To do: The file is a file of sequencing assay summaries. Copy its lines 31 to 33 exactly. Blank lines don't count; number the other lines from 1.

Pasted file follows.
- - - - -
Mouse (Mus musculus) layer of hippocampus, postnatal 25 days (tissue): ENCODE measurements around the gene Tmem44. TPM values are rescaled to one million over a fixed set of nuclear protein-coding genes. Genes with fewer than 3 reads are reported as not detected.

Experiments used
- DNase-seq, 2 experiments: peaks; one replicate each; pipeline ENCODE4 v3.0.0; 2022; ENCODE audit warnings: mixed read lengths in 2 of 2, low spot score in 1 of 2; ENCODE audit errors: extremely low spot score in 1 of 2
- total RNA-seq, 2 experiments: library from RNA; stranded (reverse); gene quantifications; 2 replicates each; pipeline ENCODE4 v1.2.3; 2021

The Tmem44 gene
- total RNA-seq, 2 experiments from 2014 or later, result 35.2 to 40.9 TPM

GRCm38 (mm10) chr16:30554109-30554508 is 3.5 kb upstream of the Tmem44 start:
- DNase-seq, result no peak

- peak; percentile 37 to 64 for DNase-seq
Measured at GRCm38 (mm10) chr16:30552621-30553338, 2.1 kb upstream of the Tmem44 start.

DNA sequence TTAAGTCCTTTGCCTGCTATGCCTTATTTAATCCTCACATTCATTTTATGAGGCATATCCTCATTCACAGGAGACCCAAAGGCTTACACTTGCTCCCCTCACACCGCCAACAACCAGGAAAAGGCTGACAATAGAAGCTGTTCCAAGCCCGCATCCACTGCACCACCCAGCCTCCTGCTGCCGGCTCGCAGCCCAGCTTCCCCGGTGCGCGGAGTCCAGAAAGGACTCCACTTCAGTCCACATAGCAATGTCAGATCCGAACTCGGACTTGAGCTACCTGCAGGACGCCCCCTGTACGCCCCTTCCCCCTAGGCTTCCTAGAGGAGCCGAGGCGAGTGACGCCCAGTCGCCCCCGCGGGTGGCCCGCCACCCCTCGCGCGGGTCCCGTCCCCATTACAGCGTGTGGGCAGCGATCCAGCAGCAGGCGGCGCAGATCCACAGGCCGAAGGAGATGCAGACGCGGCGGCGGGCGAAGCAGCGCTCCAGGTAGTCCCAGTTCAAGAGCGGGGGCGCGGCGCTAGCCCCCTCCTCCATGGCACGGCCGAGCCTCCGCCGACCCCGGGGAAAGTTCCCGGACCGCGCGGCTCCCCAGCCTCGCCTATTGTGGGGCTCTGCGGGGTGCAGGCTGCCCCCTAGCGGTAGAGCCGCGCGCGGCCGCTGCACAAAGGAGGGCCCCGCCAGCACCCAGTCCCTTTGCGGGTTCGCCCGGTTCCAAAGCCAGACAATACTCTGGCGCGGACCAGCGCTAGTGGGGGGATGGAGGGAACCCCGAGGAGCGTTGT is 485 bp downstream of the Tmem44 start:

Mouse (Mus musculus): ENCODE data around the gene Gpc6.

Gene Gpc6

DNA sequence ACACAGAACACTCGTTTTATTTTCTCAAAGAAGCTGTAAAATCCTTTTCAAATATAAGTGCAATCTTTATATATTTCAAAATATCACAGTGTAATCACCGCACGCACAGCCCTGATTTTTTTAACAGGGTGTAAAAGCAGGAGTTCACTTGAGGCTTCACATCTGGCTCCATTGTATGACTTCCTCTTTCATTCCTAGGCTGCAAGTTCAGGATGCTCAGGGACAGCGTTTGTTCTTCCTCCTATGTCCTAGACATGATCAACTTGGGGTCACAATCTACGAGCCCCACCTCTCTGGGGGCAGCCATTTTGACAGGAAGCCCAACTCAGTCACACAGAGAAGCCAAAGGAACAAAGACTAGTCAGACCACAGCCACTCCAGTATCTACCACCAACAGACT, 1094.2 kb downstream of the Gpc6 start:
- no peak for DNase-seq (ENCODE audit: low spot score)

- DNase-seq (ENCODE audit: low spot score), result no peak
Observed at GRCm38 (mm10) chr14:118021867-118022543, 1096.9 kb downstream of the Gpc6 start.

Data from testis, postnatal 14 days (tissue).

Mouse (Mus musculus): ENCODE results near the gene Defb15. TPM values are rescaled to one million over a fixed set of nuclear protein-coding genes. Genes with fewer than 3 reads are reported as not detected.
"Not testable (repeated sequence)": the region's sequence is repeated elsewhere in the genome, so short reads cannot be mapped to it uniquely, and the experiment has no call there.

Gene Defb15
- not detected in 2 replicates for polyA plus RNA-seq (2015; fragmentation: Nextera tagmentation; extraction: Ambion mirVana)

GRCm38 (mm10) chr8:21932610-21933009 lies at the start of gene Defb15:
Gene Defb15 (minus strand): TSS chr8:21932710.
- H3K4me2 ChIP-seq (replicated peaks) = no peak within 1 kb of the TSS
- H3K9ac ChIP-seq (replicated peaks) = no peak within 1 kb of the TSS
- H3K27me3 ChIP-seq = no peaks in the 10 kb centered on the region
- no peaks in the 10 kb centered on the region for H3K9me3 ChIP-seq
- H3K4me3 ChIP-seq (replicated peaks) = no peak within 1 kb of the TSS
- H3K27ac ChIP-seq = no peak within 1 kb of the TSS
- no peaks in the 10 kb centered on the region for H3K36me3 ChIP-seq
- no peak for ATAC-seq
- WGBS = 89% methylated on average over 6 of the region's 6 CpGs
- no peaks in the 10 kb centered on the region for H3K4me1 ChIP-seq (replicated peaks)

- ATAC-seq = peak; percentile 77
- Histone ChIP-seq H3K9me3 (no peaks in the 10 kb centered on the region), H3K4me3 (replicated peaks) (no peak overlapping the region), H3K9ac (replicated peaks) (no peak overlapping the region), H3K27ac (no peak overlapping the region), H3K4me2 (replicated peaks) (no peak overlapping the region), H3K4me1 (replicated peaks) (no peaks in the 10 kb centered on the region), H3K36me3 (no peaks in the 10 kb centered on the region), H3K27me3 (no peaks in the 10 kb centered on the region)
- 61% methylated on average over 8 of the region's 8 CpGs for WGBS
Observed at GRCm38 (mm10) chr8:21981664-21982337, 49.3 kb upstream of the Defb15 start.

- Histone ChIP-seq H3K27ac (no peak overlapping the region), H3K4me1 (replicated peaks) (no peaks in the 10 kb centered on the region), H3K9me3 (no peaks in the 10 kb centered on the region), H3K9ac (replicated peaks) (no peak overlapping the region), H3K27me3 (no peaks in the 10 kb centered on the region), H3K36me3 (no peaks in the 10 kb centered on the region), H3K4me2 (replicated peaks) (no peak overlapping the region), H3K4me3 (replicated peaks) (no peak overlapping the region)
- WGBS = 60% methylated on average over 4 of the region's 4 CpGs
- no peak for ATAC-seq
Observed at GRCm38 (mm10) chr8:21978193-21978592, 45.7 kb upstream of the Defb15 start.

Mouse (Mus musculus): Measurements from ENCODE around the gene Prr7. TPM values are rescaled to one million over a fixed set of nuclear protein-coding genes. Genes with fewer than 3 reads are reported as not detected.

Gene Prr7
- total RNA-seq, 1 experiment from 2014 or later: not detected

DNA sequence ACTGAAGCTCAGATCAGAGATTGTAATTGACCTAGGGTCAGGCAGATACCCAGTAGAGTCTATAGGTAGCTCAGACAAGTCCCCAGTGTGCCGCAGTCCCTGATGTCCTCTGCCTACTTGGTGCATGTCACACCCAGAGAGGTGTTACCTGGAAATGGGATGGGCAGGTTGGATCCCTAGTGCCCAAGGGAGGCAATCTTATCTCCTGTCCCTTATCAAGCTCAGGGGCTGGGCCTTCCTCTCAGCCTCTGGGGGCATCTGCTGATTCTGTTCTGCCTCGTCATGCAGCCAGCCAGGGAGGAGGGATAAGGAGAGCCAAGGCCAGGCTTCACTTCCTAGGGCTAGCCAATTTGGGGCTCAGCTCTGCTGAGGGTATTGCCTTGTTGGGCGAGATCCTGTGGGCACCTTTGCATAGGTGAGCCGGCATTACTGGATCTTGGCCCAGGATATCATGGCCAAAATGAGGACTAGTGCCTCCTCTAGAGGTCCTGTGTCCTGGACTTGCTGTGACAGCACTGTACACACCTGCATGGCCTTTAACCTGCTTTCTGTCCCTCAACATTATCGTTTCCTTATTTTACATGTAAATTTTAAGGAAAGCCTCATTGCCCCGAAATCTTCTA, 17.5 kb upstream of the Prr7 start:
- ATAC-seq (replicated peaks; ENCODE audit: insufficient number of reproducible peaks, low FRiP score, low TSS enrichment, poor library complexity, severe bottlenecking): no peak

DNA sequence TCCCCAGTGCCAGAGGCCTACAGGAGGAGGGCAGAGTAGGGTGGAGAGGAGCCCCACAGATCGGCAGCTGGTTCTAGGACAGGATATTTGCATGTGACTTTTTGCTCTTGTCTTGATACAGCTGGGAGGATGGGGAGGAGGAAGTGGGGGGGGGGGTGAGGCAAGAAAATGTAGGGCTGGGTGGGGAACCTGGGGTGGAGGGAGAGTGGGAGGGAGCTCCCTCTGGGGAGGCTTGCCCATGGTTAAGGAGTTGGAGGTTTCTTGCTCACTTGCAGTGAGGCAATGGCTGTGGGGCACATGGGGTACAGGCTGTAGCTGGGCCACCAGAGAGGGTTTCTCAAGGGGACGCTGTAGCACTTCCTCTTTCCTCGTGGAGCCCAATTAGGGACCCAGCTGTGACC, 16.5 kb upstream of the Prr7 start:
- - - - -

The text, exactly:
- no peaks in the 10 kb centered on the region for H3K36me3 ChIP-seq
- no peak for ATAC-seq
- WGBS = 89% methylated on average over 6 of the region's 6 CpGs